I’m not big on making New Year’s resolutions that I know I won’t keep, but when it comes to the garden, there certainly are a few goals I should make for 2013. For example, that patch of goutweed that appeared unexpectedly two years ago won’t take care of itself and if I don’t get it under control soon it may take over the world.
Another resolution I’ve got in mind is to re-think my 2,000-square-foot vegetable garden. I’ve spent the past year working on my next book which will feature dozens of designs for edible gardens and I’ve found myself incredibly inspired by the many amazing designs contributed to the book from experts around the world. Consequently, I’m now giving serious thought to redesigning the garden beds and overall structure of my plot. So many ideas, so little space!
Assuming that you may also wish to make a few New Year’s gardening resolutions, I’ve come up with a little list that I hope will inspire you to your best garden ever!
Start a compost pile - If you like to garden, but don’t have a compost pile, this should definitely be at the top of your resolutions. A healthy garden begins with healthy soil and the best way to keep your soil in top shape is to feed it organic matter like compost - which you can produce by recycling your kitchen scraps and garden waste. Why give away your excess organic matter to the HRM when you can turn it into free food for you garden! You can start an open heap by simply piling up your organic items, occasionally layering in some straw or shredded leaves, or build a composter from wood boards or old pallets for a tidier compost pile. Don’t buy plants unless you have a place for them - Ok, this is another resolution aimed at me. I have a bad habit of buying too many plants and then leaving them to languish on my driveway for weeks (months!) before I finally get around to finding a post for them. In 2013, I promise to be a more responsible gardener!Support local - Like many shoppers, I have been trying to spend my gardening dollars locally at garden centers and seed companies from this region, as well as subscribing to magazines like Gardens East and Garden Making that are Canadian. We have so many great local companies - Halifax Seed, Annapolis Seeds, Hope Seed and more - so get out and let these folks know how much you value them. Attract more wildlife - This resolution definitely doesn’t apply to my local sky-high deer population, but rather the critters that are valuable to the garden - bats, birds, beneficial insects, butterflies and bees. The best way to attract and support these helpful creatures is to pick the right plants (milkweed for the butterflies, for example) and add habitats like bat houses and bird houses around your garden. Fun fact, bats can eat 500 to 1,000 mosquitos an HOUR! Happy New Year!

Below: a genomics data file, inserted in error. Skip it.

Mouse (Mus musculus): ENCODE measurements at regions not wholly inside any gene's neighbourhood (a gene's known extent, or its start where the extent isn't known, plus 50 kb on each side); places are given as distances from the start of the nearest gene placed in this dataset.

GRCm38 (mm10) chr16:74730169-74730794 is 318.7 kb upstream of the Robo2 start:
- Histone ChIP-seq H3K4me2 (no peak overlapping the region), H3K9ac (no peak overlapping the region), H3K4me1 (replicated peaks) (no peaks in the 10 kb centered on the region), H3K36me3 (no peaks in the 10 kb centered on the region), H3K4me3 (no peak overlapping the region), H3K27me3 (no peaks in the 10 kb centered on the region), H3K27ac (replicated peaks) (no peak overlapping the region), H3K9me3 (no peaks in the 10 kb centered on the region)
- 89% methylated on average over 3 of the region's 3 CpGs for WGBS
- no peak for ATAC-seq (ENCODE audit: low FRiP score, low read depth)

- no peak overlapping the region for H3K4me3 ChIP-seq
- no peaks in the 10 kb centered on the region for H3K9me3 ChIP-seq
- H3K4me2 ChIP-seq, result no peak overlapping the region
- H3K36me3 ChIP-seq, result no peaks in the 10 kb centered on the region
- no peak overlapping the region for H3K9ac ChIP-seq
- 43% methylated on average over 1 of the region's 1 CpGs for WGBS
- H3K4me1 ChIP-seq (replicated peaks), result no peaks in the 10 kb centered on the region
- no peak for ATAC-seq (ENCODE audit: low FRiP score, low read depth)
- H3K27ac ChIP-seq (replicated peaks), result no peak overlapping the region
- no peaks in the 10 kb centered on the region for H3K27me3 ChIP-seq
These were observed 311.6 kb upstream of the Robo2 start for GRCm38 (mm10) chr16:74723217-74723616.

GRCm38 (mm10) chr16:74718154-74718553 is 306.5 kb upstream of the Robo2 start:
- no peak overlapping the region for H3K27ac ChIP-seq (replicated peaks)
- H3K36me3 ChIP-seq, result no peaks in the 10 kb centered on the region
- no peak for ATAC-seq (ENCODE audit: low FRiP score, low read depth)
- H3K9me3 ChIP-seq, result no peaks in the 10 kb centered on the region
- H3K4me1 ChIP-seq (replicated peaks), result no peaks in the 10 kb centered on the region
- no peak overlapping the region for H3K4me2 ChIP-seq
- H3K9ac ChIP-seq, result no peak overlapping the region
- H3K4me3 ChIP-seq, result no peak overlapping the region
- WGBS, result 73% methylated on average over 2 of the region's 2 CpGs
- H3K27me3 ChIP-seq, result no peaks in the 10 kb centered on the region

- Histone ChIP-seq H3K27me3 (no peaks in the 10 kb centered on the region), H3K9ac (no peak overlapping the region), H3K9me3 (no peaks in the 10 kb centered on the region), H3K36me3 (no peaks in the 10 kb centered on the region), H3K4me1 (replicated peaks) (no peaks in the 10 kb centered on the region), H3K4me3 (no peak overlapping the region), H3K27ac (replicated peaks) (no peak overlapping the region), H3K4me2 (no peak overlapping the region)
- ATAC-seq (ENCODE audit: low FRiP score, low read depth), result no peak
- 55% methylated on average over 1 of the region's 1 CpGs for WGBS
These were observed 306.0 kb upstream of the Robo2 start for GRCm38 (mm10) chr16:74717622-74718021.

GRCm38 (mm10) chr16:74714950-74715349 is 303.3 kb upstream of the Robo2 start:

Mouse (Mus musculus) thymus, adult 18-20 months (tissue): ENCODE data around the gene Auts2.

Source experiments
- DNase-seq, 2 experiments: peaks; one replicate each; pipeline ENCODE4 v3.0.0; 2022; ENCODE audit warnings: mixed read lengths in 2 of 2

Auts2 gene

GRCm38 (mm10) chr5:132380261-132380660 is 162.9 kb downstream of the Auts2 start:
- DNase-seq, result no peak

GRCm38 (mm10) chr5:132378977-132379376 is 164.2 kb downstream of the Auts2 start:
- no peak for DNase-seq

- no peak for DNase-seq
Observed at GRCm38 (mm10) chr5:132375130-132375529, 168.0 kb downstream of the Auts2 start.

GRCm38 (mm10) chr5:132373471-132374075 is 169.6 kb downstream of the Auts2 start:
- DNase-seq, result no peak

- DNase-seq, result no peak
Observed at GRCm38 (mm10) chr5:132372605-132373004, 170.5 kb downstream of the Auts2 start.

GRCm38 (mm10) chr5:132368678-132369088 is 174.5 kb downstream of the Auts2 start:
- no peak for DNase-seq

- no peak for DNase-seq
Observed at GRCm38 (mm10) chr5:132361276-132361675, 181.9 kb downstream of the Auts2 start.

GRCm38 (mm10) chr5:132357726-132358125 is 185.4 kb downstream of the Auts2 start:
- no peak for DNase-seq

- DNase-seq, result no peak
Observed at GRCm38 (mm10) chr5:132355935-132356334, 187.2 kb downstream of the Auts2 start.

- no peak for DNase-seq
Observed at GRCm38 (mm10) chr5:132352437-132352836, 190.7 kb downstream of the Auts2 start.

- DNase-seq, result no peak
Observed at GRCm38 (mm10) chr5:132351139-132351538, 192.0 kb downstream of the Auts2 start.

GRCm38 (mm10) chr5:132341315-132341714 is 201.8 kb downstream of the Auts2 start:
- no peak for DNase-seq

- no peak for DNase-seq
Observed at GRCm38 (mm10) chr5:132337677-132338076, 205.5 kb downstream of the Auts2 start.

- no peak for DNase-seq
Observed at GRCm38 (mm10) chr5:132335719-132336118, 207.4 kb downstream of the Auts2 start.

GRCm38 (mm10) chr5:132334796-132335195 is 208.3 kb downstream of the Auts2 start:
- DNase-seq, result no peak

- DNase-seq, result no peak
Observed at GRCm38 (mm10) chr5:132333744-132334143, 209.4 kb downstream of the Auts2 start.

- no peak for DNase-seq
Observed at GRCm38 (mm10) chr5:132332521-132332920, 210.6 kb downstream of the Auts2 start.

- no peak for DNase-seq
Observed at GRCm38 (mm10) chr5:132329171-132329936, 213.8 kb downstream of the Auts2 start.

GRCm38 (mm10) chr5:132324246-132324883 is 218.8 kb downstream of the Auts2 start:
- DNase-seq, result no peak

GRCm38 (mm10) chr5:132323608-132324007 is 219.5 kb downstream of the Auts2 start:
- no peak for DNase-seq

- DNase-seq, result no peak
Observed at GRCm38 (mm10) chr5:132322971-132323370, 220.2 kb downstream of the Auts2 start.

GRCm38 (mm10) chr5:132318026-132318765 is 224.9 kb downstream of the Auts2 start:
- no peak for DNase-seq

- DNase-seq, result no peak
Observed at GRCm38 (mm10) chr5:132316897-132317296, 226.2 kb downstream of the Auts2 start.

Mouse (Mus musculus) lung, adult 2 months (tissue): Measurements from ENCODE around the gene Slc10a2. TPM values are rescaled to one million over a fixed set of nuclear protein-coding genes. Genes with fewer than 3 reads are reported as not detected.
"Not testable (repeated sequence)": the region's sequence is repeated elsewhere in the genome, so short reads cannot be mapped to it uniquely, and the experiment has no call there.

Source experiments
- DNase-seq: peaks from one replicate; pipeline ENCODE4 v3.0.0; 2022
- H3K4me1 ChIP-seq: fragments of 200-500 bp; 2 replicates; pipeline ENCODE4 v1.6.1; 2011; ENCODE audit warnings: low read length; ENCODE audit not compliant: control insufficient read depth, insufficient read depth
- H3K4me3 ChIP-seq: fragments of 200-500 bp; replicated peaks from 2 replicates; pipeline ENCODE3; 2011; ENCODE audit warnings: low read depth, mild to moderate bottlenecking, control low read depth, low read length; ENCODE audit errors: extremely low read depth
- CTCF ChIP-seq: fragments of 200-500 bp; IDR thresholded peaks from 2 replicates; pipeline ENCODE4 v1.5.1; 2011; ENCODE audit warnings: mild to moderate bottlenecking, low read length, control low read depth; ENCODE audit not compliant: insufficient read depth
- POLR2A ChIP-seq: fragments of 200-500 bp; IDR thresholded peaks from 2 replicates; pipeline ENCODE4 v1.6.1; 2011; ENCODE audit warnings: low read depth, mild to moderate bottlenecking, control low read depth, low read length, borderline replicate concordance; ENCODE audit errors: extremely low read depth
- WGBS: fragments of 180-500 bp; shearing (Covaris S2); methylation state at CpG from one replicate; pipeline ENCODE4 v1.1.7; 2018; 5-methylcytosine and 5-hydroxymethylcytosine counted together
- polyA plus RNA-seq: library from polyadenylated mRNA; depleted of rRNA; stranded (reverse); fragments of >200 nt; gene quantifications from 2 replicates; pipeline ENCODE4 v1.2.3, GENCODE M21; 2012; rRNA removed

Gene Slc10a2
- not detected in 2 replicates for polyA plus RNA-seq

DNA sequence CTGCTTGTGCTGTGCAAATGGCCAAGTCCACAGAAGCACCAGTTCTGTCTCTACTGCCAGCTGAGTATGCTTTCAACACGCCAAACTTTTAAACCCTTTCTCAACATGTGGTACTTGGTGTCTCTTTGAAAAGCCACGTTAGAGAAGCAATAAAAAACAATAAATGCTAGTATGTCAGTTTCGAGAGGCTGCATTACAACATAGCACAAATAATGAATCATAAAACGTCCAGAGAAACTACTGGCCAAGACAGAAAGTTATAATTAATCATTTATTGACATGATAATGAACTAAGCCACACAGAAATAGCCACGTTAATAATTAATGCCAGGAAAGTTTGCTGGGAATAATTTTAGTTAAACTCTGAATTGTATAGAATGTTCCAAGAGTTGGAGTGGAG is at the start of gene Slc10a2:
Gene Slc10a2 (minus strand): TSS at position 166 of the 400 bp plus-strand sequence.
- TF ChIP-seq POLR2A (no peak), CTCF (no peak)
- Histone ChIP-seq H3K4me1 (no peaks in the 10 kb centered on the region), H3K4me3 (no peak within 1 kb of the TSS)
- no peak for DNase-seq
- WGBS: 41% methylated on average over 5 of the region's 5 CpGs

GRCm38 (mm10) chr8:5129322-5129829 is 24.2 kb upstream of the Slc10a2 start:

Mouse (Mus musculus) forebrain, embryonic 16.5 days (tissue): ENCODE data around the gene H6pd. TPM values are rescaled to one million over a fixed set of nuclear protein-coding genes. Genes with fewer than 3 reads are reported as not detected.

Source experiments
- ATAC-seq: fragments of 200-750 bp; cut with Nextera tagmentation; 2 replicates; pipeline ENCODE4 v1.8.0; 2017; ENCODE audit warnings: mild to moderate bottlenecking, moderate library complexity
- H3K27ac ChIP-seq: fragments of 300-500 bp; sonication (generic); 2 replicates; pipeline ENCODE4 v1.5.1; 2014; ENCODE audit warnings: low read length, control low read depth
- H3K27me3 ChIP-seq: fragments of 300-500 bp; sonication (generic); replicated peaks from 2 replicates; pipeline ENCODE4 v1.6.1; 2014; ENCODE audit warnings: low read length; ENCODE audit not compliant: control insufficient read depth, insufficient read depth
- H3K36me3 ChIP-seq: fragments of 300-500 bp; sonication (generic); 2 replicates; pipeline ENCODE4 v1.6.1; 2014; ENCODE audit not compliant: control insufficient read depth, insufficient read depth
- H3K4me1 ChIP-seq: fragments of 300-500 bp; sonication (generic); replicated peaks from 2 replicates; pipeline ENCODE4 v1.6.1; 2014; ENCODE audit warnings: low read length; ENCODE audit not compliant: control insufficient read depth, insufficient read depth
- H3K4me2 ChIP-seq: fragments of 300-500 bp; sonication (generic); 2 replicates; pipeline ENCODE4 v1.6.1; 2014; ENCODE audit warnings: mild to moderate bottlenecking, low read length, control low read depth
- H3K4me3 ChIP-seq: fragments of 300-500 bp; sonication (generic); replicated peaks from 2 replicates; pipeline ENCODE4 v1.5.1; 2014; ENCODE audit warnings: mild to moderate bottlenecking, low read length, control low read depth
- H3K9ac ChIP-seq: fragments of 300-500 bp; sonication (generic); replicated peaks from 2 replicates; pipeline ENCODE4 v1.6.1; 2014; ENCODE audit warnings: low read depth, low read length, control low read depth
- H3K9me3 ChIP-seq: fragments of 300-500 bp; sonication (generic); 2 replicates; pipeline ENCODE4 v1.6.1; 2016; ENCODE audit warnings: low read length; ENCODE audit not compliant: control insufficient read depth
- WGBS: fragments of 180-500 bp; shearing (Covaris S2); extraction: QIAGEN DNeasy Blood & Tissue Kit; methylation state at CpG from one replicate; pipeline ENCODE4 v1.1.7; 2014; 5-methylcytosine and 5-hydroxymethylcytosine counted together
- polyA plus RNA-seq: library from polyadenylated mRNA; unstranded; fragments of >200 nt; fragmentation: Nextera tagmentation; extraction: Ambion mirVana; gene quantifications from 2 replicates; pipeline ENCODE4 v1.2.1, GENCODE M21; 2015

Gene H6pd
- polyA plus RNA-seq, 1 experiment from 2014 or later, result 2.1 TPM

Niki Jabbour is the author of the award winning book, The Year Round Vegetable Gardener and the host of The Weekend Gardener radio show (currently gone dormant for the winter). Find her online at www.nikijabbour.com or on twitter @NikiJabbour.